The U.S. Food and Drug Administration (FDA) is warning the public about eye drop bottles that have loose plastic safety seals or tamper evident rings below the bottle cap that may fall onto the eye when the product is used.
The plastic safety seal or tamper-evident ring, also known as a collar, or band, should stay connected to the bottle neck. However, some eye drop bottles are losing the safety seals or rings when consumers tilt or squeeze the bottle to place eye drops into their eyes. A loose safety seal or ring presents a safety risk as it may cause eye injuries.

Consumers and health care providers who have these products should not attempt to remove the ring or seal because there is a potential to contaminate the tip of the dropper.

FDA is in the process of identifying all relevant products and will require a change in the packaging design. FDA strongly recommends when using tamper-evident rings, the bottle/cap design include a positive-retention mechanism similar to those on disposable plastic beverage bottles to prevent the rings from coming off while using the product.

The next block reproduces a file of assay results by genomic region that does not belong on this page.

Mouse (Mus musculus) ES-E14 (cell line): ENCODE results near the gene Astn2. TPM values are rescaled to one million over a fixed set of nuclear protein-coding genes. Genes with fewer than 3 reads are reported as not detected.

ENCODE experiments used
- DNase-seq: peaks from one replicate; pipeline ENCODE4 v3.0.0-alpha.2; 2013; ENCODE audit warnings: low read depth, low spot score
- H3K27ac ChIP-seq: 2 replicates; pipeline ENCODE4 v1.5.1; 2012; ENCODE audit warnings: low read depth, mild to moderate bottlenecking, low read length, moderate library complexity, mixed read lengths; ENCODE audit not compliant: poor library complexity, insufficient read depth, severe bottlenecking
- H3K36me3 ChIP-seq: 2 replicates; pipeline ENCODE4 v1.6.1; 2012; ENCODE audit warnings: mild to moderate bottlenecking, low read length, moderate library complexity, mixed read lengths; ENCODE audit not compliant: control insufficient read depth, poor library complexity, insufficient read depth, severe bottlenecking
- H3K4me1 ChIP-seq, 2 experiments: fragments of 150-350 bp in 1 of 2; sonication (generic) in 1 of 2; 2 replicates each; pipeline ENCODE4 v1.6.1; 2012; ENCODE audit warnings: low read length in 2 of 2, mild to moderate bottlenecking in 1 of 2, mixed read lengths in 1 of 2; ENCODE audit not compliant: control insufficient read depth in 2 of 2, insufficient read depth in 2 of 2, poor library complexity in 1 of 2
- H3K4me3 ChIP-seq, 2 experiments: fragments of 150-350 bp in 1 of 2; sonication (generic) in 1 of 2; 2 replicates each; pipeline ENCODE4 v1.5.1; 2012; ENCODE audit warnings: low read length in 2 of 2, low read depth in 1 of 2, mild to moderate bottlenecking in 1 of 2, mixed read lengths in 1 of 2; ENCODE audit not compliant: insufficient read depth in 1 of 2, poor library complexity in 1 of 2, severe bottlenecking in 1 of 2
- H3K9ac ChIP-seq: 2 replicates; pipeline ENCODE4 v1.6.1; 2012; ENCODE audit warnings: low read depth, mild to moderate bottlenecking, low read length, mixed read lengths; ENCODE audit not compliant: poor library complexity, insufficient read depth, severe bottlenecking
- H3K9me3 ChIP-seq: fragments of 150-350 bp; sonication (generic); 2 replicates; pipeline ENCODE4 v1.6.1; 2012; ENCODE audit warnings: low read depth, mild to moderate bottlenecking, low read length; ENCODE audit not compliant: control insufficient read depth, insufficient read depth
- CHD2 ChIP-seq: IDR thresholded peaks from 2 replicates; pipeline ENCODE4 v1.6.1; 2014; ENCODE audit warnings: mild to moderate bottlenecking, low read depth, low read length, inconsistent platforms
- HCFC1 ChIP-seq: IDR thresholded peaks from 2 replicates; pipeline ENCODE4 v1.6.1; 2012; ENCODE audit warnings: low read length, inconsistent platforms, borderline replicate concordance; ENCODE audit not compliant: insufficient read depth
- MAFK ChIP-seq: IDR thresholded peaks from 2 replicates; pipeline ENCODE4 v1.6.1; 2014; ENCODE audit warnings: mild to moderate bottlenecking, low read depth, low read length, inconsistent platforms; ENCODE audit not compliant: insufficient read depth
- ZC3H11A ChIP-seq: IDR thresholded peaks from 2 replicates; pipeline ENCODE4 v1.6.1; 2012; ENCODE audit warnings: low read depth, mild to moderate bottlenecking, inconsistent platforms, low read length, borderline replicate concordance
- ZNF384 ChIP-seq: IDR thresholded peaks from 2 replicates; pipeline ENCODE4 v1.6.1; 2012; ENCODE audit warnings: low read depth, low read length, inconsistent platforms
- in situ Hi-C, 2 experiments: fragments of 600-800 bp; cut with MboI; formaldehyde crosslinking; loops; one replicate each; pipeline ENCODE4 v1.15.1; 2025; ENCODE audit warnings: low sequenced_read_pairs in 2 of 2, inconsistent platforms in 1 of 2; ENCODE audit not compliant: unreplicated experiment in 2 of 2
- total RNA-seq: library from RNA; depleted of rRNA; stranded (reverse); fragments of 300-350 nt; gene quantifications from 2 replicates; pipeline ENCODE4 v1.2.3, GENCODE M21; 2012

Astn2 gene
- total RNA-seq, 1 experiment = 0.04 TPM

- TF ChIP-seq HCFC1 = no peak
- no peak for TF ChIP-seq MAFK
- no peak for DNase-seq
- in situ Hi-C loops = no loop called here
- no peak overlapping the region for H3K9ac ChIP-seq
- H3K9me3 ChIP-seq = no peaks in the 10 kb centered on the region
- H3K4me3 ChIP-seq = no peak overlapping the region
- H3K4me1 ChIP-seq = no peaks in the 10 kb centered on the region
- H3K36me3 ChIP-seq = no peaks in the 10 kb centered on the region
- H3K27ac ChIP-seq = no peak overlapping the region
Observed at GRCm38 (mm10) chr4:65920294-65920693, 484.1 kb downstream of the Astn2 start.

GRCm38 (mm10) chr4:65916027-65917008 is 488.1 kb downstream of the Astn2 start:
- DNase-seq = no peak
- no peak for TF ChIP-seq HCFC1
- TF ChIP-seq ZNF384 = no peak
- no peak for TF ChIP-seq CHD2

FDA has received reports of six adverse events associated with loose safety seals on eye drop bottles. Patients and consumers who are using prescription or over the counter eye drops and experience this issue or have concerns should contact their health care provider.

FDA encourages health care providers and consumers to report adverse events to FDA’s MedWatch Adverse Event Reporting program:

  • Complete and submit the report online at; or
  • Download and complete the form, then submit it via fax at 1-800-FDA-0178.

FDA is continuing to investigate this issue and will provide more information when it is available.

Examples of eye drop bottles with loose safety seals or tamper-evident rings

Eye drop bottles

Posted on the FDA website on 15 March 2016